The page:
Under a study contracted by GEN3 Partners, spectra of high current pinch discharges in pure hydrogen and helium were recorded in the extreme ultraviolet radiation region at the Harvard Smithsonian Center for Astrophysics (CfA) in an attempt to reproduce experimental results published by BlackLight Power, Inc. (BLP) showing predicted continuum radiation due to hydrogen in the 10-30 nm region (Mills, R. L. and Lu, Y. 2010 Hydrino continuum transitions with cutoffs at 22.8 nm and 10.1 nm. Int. J. Hydrog. Energy 35, 8446-8456, doi:10.1016?j.ijhydene.2010.05.098). Alternative explanations were considered to the claimed interpretation of the continuum radiation as being that emitted during transitions of H to lower-energy states (hydrinos). Continuum radiation was observed at CfA in the 10-30 nm region that matched BLP's results. Considering the low energy of 5.2 J per pulse, the observed radiation in the energy range of about 120-40 eV, reference experiments and analysis of plasma gases, cryofiltration to remove contaminants, and spectra of the electrode metal, no conventional explanation was found in the prior or present work to be plausible including contaminants, electrode metal emission, and Bremsstrahlung, ion recombination, molecular or molecular ion band radiation, and instrument artifacts involving radicals and energetic ions reacting at the charge-coupled device and H2 re-radiation at the detector chamber. Moreover, predicted selective extraordinarily high-kinetic energy H was observed by the corresponding Doppler broadening of the Balmer α line. Copyright © 2013 Cambridge University Press.

Mills R.L.,BlackLight Power Inc. | Akhtar K.,BlackLight Power Inc.
International Journal of Hydrogen Energy | Year: 2010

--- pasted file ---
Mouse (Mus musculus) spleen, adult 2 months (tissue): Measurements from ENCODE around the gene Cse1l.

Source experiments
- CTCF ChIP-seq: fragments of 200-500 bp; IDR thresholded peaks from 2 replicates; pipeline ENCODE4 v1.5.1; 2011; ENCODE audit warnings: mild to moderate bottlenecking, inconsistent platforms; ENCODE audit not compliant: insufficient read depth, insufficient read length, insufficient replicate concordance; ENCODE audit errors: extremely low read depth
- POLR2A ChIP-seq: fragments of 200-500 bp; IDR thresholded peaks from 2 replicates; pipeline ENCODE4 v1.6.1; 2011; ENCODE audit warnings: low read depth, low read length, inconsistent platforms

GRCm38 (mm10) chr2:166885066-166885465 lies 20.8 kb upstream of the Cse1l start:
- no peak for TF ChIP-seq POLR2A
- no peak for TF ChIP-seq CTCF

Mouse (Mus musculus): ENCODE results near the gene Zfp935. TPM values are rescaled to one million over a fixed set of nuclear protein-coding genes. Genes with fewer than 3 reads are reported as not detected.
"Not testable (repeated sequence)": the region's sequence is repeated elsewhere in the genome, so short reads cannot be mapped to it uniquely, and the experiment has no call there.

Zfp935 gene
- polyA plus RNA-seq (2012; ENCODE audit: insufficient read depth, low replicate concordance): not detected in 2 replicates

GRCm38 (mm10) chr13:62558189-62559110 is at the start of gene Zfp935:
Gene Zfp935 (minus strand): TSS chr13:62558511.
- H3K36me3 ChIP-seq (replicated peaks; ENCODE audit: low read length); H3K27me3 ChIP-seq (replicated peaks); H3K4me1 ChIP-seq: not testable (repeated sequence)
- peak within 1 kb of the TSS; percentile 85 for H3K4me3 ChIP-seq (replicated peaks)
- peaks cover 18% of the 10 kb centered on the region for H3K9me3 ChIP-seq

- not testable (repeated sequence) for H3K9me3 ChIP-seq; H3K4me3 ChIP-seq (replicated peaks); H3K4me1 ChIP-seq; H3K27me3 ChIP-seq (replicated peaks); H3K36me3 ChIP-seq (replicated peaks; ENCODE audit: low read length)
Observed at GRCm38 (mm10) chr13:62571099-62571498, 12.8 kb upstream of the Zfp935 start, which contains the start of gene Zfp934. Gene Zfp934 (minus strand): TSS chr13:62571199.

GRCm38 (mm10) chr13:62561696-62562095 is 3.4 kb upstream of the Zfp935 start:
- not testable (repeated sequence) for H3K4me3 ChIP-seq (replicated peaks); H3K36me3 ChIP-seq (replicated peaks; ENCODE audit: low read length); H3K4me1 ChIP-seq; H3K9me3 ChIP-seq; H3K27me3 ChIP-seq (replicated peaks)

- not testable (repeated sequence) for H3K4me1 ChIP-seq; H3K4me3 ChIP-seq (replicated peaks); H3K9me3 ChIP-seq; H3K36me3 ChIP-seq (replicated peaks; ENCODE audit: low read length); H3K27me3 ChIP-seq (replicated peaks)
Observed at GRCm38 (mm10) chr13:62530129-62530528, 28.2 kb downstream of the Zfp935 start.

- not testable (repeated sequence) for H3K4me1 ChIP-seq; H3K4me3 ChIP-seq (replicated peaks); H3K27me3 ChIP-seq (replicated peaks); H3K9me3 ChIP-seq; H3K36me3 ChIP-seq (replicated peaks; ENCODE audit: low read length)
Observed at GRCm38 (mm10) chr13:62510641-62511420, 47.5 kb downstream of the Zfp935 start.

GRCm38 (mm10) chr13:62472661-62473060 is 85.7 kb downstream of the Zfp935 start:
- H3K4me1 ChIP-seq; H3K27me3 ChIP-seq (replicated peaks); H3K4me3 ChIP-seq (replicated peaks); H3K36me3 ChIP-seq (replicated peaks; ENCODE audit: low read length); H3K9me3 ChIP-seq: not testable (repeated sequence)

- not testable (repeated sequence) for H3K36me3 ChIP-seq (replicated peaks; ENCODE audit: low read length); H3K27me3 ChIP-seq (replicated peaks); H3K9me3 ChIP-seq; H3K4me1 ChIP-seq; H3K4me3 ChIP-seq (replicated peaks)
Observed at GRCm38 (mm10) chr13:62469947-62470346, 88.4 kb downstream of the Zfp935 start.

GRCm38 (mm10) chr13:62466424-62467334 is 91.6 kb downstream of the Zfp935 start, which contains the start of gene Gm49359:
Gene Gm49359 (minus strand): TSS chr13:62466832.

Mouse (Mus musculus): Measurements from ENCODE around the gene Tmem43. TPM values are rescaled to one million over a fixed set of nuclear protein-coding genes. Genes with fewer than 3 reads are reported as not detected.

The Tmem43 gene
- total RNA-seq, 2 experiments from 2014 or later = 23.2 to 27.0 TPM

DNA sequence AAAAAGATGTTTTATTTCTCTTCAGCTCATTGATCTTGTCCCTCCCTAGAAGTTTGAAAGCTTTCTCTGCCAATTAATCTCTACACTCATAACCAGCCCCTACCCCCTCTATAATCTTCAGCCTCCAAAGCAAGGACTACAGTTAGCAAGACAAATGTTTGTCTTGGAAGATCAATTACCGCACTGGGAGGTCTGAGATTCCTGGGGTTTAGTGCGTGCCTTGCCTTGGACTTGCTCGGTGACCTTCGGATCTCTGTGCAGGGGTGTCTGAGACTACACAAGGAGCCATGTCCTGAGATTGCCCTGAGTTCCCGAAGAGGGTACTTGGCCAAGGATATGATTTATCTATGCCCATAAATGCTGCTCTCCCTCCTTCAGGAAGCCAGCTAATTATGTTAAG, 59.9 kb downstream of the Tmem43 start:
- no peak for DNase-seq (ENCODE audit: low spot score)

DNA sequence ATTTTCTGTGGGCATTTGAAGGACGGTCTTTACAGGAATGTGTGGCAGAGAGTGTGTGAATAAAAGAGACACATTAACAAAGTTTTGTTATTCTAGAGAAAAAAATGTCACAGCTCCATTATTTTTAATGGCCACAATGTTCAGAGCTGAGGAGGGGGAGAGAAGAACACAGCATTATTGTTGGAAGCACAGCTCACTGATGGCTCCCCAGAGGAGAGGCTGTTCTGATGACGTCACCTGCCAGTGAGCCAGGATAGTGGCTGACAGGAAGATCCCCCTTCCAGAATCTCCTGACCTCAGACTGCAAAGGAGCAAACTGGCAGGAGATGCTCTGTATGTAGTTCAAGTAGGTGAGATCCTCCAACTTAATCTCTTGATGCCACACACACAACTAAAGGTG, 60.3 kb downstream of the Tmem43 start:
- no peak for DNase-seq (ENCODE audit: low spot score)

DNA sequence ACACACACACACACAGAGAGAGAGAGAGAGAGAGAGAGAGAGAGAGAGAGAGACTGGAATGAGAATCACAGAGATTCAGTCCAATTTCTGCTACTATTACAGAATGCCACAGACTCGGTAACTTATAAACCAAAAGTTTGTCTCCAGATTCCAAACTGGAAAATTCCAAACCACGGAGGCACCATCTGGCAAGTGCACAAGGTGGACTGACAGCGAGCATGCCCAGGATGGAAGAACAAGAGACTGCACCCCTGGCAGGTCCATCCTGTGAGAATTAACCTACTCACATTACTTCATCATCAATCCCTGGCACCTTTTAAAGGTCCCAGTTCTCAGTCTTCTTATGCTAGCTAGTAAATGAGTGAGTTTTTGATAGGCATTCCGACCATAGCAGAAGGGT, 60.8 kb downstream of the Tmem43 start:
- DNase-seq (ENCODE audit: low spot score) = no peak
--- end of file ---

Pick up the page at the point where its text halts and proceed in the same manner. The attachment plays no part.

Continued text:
Atomic hydrogen is heated to temperatures of up to two orders of magnitude greater than the electron temperature or the temperature of any other species in certain hydrogen mixed gas RF or glow discharge plasmas. A crucial test of energetic hydrogen chemistry regarding a resonant energy transfer or rt-mechanism (RTM) versus field acceleration models (FAM) as the basis of this selective isotropic heating of a population of extraordinarily high-kinetic-energy hydrogen atoms is the observation of fast H in microwave cells proven to lack a high field as shown by the complete absence of fast H (∼0.08 eV) by Jovicevic et al. [S. Jovicevic, N. Sakan, M. Ivkovic, N. Konjevic, J. Appl. Phys. 105, 013306-1 (2009)]. The RTM predicts an enhancement in the production of fast H with the presence of a surface to support a high concentration of hydrogen atoms in order to initiate the energetic hot H source reaction that then propagates isotropically throughout the plasma. In contrast to the prior results, extraordinarily fast H of greater than 4 eV (50 times that observed and deemed possible in the Evenson microwave cell by FAM advocate Jovicevic et al.) and 50% fractional population was observed as predicted for RTM using the catalytic reaction systems of He/H 2, Ar/H 2, pure H 2, and water vapor microwave plasmas when an electrically insulating, but atomic hydrogen supporting material was placed in the plasma region. Increasing concentrations of Xe in the non-catalytic Xe/H 2 system results in a significant decrease in the energy and population of fast excited-state H atoms. © 2010 Professor T. Nejat Veziroglu.